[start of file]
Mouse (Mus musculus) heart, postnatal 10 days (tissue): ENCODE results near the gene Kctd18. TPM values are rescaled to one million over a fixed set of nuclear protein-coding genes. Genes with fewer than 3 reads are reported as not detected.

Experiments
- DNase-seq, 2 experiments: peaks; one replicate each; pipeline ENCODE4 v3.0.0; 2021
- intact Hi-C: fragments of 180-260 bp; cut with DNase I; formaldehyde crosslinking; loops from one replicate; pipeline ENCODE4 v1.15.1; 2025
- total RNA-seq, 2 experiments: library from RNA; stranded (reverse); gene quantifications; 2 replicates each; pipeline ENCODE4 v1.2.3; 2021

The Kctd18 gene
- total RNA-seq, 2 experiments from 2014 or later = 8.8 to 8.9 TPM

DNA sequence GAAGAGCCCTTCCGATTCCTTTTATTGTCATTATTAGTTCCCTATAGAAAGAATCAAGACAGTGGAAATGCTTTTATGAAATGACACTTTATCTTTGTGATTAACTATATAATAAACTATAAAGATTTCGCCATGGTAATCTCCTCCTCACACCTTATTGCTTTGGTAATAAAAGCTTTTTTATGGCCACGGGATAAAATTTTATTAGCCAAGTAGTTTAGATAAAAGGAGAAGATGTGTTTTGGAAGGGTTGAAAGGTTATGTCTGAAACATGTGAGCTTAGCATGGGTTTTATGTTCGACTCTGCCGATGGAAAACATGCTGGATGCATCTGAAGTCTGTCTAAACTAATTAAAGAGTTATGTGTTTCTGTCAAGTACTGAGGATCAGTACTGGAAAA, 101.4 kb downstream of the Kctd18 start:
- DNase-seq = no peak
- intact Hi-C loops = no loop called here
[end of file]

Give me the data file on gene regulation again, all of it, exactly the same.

Mouse (Mus musculus) heart, postnatal 10 days (tissue): ENCODE results near the gene Kctd18. TPM values are rescaled to one million over a fixed set of nuclear protein-coding genes. Genes with fewer than 3 reads are reported as not detected.

Experiments
- DNase-seq, 2 experiments: peaks; one replicate each; pipeline ENCODE4 v3.0.0; 2021
- intact Hi-C: fragments of 180-260 bp; cut with DNase I; formaldehyde crosslinking; loops from one replicate; pipeline ENCODE4 v1.15.1; 2025
- total RNA-seq, 2 experiments: library from RNA; stranded (reverse); gene quantifications; 2 replicates each; pipeline ENCODE4 v1.2.3; 2021

The Kctd18 gene
- total RNA-seq, 2 experiments from 2014 or later = 8.8 to 8.9 TPM

DNA sequence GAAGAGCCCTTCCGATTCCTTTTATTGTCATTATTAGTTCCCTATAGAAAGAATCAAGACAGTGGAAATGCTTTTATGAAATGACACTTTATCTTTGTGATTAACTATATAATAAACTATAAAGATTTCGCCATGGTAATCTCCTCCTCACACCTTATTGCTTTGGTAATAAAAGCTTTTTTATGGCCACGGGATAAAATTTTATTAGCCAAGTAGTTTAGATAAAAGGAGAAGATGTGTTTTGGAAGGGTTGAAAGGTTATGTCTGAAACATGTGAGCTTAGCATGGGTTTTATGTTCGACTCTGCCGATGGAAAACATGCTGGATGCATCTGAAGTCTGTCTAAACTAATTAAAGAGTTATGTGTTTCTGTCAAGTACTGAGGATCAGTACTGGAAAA, 101.4 kb downstream of the Kctd18 start:
- DNase-seq = no peak
- intact Hi-C loops = no loop called here